Home » Amazon, Bookstores » Amazon Plans Hundreds of Brick-and-Mortar Bookstores

Amazon Plans Hundreds of Brick-and-Mortar Bookstores

2 February 2016

From The Wall Street Journal:

After dipping its toes into brick-and-mortar retail last year by opening its first physical bookstore, Amazon.com Inc. could be diving into the deep end.

The Seattle company plans as many as 400 bookstores, Sandeep Mathrani, chief executive of large mall operator General Growth Properties Inc., said on an earnings call with analysts Tuesday.

“You’ve got Amazon opening brick-and-mortar bookstores and their goal is to open, as I understand, 300 to 400,” said Mr. Mathrani in response to a question about mall traffic.

That compares to the 640 stores Barnes & Noble Inc. operates and the 255 locations Books-A-Million Inc. said it had as of last summer. Both companies spent years building out their retail operations. In addition to its one bookstore, Amazon already has a presence in Westfield Corp. malls, where it has set up permanent kiosks selling devices, cases and branded apparel.

. . . .

Following the Amazon news, shares of Barnes & Noble Inc. slid 1.7% to $7.95 in after-hours trading.

Link to the rest at The Wall Street Journal (Link may expire) and thanks to Frank and others for the tip.

Amazon, Bookstores

35 Comments to “Amazon Plans Hundreds of Brick-and-Mortar Bookstores”

  1. Pretty much duh. And expect to see print-on-demand machines in them.

      • And evil Amazon’s the one spreading them!

        Probably not, but what better way to have the big5 and all their little friends up in arms than to scare them like this?

        • Except evil Amazon is not spreading the rumor.

          “That CEO would have violated multiple NDAs to make that claim in the earnings call. Yes, people are that stupid sometimes, but I have trouble believing it in this case.

          The mall operator in question has interests in 120 malls, and exposing Amazon’s plans risks Amazon choosing to sign leases elsewhere. That is millions of annual revenue walking away due to this one slip.

          Plus, why would Amazon have told this one CEO their entire plan?”

          If Amazon had been talking with this mall group about leases, they sure won’t be now. This is basic business courtesy, never mind the legal issues (which are huge). An interesting question is why is this guy trying to puff up his mall empire with such a disclosure? And why is he trying to terrify his other tenants?

  2. I wonder if they’ll blacklist Amazon imprints?

  3. I hope they do one close to me.

  4. Matthew Yglesias thinks the bookstores will serve as local hubs for same day delivery from regional warehouses:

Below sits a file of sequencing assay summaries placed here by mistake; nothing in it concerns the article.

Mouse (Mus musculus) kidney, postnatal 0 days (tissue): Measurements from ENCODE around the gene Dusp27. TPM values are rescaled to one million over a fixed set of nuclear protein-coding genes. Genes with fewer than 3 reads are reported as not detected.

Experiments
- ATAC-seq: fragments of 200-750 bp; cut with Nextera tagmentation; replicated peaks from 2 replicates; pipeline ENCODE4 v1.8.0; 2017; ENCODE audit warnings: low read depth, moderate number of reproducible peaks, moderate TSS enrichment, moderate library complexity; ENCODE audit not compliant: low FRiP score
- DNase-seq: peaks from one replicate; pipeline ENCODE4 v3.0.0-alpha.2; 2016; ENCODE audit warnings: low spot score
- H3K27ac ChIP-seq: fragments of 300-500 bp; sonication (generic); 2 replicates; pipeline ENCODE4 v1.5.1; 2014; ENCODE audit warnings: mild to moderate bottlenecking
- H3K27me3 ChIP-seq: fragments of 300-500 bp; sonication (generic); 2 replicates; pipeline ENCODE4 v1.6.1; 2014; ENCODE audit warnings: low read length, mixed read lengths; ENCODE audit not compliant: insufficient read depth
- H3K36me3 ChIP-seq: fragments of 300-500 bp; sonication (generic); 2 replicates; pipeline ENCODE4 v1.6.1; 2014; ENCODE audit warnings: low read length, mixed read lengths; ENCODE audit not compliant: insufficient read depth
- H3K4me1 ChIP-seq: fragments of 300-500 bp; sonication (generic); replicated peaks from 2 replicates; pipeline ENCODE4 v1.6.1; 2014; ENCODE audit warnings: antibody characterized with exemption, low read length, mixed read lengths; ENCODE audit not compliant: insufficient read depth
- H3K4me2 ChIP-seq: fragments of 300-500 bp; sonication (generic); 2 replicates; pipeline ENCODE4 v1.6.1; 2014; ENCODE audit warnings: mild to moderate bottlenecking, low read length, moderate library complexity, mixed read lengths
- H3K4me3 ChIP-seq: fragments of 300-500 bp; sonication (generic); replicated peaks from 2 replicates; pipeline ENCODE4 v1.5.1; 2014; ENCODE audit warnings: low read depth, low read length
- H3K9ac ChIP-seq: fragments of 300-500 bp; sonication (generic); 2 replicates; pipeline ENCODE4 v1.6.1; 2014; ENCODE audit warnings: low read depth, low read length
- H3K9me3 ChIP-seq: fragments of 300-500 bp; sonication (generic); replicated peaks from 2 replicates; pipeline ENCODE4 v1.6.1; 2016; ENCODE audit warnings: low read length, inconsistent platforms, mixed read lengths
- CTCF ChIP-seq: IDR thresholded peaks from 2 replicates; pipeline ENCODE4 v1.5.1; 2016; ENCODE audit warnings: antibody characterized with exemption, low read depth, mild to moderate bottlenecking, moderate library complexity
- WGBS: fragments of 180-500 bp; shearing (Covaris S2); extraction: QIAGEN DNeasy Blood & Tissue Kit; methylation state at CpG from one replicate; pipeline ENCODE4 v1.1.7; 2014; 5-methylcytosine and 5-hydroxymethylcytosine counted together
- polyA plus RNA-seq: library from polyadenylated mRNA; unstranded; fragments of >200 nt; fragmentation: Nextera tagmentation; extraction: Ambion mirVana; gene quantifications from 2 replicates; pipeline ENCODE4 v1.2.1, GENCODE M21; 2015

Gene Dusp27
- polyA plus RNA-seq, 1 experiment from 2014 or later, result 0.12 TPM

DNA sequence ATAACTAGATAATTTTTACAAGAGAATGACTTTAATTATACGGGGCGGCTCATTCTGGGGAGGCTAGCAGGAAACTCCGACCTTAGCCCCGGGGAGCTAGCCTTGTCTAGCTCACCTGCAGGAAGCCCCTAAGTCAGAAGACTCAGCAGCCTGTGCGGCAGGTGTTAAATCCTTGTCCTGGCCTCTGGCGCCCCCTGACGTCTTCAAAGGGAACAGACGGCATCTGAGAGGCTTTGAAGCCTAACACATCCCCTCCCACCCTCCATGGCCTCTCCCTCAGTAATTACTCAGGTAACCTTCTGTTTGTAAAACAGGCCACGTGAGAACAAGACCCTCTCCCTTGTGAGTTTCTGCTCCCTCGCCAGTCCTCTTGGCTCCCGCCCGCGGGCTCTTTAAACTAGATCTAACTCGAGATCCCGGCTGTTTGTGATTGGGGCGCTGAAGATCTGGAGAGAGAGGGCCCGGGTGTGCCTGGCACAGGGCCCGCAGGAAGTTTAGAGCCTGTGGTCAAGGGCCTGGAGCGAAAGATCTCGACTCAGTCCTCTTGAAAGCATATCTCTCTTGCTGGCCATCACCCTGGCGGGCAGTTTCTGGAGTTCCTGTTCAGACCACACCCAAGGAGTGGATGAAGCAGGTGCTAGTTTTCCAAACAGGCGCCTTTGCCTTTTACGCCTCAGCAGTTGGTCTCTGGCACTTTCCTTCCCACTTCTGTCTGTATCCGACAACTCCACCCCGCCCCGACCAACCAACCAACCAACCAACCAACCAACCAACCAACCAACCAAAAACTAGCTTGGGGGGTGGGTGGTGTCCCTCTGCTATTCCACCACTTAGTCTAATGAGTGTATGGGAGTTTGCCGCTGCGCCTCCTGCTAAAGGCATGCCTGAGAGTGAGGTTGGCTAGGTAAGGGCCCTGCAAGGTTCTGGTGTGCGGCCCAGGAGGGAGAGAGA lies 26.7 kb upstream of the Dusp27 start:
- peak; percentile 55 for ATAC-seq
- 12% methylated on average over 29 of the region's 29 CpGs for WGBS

http://www.vox.com/2016/2/2/10900082/amazon-books-explained

    They’ll also be a good venue for Indies to expand into print.

    • A mall storefront doesn’t have much storage space for staging same-day goods, so that doesn’t make any sense to me at all.

      I think it’s more likely that the mall presence is really a real-world extension of the website — a means of reaching those consumers who are not comfortable making purchases online — and also taking advantage of all the retailers in the mall. A shopper buying clothes for example could try them on at the Sears or Victoria’s Secret and then pop into the Amazon store to order them. Remember the feature on the Amazon phone, I think it was called Firefly, that enabled the customer to photograph an object or bar code and Amazon would identify it and make it available for purchase?

      In other words, Amazon is using the mall bookstore as a Trojan Horse. Not only competing bookstore chains but all retailers should be concerned.

      Frankly I don’t think there’s much they can do about it. Futurists foresaw a long time ago that the infrastructure of shopping as we know it is full of inefficiencies. It makes goods more expensive, wastes time, and is bad for the environment as its bad points. It employs a lot of people is its only virtue, but in crap jobs.

      Additional — ah, I just read the Wall Street article. So this information isn’t from Amazon, but is from a big mall-holding company. What an idiot. Whoever he was talking to at Amazon is going to be pissed.

      • “A mall storefront doesn’t have much storage space for staging same-day goods, so that doesn’t make any sense to me at all.”

        I was about to make that same point.

      • “A mall storefront doesn’t have much storage space for staging same-day goods, so that doesn’t make any sense to me at all.”

        I was about to make that same point.

        • Depends on what you mean by staging. And the number and type of product being moved.
          So far, Amazon’s same day deliveries tend to be small products. And if all they move is a couple vans’ worth a day they could keep a couple days’ inventory on hand. With regular resupply from their regional warehouses.

          I’m keeping an open mind until Amazon issues an open denial.